KFC: Mission Accomplished on Antibiotics

With this commitment, the popular fast-food restaurant is helping to transform antibiotic use practices in the chicken industry.


Helen Sessions/Alamy

With this commitment, the popular fast-food restaurant is helping to transform antibiotic use practices in the chicken industry.


The best and most laudable promises are those that are kept. Today, KFC announced that it fulfilled its April 2017 pledge to end the use of medically important antibiotics in its entire U.S. chicken supply.

This is very welcome news for its customers and all of us who will rely on these miracle drugs to make us healthy at some point in our lives. It is also a symbol of an amazing transformation that has transpired across the entire chicken industry over the course of a few short years—and a testament to the power of the fast-food industry to push that progress forward.

Just a few years ago, NRDC was calling on KFC, as one of the country's largest purchasers of chicken, to make this important change. Now we are proud to welcome KFC into the leaders’ circle and express appreciation for the steps it has taken to transform its supply chain. With Washington so far failing to comprehensively address overuse of antibiotics in the meat industry, leadership in the marketplace—like today’s news from KFC—is essential to preserving the effectiveness of these life-saving drugs for people and for animals.

Starting in 2014, in response to increasing consumer concern about the antibiotic resistance crisis—fueled by overuse of these drugs—restaurant chains and their suppliers set of a remarkable domino effect in the chicken industry when it came to responsible antibiotic use practices. The following year, NRDC and allies first published the annual Chain Reaction scorecard grading the top 25 restaurant chains on their antibiotics policies and practices; just five received passing grades.

By 2016, when NRDC first directly encouraged KFC, the nation’s most iconic chicken chain, to take action, we were in the midst of an arc of change—and the company’s announcement in 2017 pushed the chicken industry past the tipping point. By the time we released our fourth Chain Reaction scorecard last fall, 18 of out of the top 25 restaurant chains in the United States had meaningful antibiotic policies in place, the vast majority of them for chicken. More than half of the U.S. chicken industry—spurred by commitments from fast-food chains and meat producers—is now under a commitment to address antibiotics overuse in its supply chain.


With at least two million Americans suffering from antibiotic-resistant infections every year and at least 23,000 dying as a direct result, this impressive progress in the industry is great news for anyone worried about keeping the drugs working when sick people and animals need them. That’s especially true when nearly two-third of medically important antibiotics are sold for use on animals, not people—and the vast majority are not used to treat sick animals but administered on a regular basis as compensation for the stressful and unsanitary conditions on factory farms.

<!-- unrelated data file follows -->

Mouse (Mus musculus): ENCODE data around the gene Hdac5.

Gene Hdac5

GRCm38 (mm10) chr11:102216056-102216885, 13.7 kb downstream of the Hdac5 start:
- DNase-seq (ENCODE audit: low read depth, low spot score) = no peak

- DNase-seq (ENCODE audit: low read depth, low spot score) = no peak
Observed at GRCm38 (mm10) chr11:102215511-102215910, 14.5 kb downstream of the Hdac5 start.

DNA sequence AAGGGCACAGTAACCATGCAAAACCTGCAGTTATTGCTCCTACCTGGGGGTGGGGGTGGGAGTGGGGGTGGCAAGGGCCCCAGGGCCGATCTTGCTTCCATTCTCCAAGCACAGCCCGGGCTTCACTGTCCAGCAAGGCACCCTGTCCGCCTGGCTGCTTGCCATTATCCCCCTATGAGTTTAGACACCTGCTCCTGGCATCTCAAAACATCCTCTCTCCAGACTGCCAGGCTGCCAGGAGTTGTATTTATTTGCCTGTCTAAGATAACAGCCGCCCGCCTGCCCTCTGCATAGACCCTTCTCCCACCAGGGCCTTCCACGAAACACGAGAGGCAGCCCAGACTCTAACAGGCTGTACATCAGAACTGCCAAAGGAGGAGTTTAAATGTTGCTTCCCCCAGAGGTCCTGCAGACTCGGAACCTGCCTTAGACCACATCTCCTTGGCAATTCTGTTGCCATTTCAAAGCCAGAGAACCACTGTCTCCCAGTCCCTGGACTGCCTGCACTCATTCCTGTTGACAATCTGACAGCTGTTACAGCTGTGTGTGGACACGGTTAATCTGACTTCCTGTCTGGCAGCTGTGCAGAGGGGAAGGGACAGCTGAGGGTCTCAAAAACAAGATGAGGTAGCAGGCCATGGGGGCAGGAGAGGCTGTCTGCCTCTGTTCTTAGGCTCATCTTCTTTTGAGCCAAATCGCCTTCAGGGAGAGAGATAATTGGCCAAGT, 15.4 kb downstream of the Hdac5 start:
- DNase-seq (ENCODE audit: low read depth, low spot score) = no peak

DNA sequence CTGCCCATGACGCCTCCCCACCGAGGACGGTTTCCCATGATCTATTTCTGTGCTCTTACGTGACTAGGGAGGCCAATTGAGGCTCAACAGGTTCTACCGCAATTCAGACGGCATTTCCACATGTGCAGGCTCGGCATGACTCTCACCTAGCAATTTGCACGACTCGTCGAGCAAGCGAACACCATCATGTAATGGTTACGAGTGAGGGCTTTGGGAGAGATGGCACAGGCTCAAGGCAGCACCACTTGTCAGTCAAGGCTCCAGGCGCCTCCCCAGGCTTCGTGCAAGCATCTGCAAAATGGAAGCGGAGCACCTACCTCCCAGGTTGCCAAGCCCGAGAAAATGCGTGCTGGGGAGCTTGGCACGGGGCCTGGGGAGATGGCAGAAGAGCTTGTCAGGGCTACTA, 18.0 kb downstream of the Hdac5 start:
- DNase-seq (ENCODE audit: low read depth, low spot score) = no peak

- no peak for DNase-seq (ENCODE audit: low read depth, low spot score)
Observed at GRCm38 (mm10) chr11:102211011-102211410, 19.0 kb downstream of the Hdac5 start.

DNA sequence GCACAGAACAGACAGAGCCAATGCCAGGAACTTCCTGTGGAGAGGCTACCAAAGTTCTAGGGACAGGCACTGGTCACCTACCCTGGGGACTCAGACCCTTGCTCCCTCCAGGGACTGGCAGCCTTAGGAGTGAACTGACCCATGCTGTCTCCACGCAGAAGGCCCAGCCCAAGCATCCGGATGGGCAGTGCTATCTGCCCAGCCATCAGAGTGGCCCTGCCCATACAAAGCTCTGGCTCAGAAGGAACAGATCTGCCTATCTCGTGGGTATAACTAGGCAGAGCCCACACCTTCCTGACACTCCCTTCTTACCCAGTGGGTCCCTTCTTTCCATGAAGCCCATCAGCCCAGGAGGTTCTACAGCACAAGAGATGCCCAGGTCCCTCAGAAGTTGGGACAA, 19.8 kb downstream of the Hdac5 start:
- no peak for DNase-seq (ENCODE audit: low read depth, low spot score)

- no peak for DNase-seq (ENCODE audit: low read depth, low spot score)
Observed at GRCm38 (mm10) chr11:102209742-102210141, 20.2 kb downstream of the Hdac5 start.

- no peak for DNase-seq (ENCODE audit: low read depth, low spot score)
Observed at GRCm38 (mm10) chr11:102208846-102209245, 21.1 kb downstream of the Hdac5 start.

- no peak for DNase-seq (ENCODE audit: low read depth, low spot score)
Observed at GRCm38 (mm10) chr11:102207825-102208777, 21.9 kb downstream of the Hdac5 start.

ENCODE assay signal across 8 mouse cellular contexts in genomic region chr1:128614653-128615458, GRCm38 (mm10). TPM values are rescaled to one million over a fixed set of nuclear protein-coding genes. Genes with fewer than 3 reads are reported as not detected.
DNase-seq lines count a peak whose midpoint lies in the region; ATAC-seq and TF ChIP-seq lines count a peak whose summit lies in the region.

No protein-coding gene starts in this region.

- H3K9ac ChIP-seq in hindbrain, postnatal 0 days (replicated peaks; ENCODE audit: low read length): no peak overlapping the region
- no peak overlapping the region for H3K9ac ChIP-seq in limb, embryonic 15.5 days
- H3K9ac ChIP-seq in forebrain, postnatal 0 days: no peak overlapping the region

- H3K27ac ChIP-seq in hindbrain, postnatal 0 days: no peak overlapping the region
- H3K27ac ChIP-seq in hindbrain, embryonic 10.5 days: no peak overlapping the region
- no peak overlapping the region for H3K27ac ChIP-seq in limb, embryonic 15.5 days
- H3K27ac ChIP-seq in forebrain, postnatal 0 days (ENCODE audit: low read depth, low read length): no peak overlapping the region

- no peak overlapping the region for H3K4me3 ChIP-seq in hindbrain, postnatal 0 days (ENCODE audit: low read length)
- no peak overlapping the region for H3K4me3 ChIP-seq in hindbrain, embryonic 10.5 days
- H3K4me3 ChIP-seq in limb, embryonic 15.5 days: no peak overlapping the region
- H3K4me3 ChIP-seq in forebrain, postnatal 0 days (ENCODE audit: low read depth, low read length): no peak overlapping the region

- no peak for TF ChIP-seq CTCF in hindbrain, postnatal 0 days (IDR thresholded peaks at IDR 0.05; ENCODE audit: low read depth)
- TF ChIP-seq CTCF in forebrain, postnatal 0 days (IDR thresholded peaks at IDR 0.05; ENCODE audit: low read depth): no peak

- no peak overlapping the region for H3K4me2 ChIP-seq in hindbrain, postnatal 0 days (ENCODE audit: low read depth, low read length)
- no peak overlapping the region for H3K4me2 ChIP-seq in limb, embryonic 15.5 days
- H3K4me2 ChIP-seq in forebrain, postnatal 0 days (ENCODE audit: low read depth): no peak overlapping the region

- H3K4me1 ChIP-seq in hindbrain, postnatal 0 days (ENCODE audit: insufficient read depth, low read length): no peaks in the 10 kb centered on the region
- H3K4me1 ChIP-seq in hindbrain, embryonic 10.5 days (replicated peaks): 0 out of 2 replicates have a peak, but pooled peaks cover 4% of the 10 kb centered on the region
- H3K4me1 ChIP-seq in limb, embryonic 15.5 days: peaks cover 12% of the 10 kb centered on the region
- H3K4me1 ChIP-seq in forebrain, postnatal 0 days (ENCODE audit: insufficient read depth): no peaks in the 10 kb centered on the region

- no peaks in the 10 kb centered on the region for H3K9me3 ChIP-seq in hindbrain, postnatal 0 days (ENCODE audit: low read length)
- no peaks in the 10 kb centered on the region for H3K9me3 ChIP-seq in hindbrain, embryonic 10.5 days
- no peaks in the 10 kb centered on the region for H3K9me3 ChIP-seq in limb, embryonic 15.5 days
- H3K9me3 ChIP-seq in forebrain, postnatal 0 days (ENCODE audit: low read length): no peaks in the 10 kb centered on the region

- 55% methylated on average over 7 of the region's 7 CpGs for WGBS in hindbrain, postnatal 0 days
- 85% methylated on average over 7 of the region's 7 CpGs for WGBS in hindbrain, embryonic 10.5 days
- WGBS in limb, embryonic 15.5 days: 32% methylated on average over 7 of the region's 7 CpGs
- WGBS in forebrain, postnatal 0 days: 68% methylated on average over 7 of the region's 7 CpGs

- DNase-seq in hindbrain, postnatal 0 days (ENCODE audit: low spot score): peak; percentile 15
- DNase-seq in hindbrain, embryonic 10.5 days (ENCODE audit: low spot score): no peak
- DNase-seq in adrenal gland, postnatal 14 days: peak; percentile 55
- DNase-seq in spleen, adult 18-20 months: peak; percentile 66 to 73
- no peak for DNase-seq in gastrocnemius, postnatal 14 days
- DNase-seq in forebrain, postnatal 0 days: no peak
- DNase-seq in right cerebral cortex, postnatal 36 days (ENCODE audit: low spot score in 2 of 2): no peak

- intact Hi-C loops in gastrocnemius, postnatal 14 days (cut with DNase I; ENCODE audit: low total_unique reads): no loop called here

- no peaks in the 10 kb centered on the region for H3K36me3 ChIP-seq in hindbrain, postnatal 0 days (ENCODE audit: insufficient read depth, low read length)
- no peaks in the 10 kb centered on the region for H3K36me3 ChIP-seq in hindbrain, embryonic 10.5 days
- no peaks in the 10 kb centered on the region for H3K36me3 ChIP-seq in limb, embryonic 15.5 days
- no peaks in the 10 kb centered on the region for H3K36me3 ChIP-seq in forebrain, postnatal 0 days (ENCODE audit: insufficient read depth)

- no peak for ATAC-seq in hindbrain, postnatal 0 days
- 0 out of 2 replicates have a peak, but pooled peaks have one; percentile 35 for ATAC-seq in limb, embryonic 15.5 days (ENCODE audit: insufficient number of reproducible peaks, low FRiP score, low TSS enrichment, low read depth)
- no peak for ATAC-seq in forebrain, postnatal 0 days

Today’s KFC news is also a wise business move that meets today’s consumers where they are at. After all, research shows that more and more eaters are leading with their values at checkout. They want to see better ingredients in their food, they care about how food is produced, and, above all, they are looking for companies to be open and honest about the production practices behind the food they sell.

I started working at NRDC on a rainy, cold January four years ago, joining our Food & Agriculture team to expand our marketplace-focused policy efforts and convince companies to innovate their approach to the critically important issue of antibiotic overuse in the livestock industry. I never would have predicted then that in less than five years, our advocacy (and that of our allies) would tip the chicken industry on this issue.

But as we celebrate how far we have come, we also know the fight to save our miracle drugs is still far from over. In contrast to chicken, the beef industry has taken very little action to date. And with 42 percent of medically important antibiotics sold to the U.S. livestock sector going to cows—compared to only 5 percent for chicken—addressing overuse in beef production is critical to combat drug resistance.

Fortunately, we are seeing a spark of change beginning there, too. Last month, McDonald’s became the first major national burger chain to announce plans to reduce antibiotic use in its global beef supplies, raising the bar for its competitors and sending an unmistakable market signal to beef producers worldwide.

I am hopeful that the next few years we bring a similar ripple effect in the beef industry—and the promise of a healthier future for all of us.

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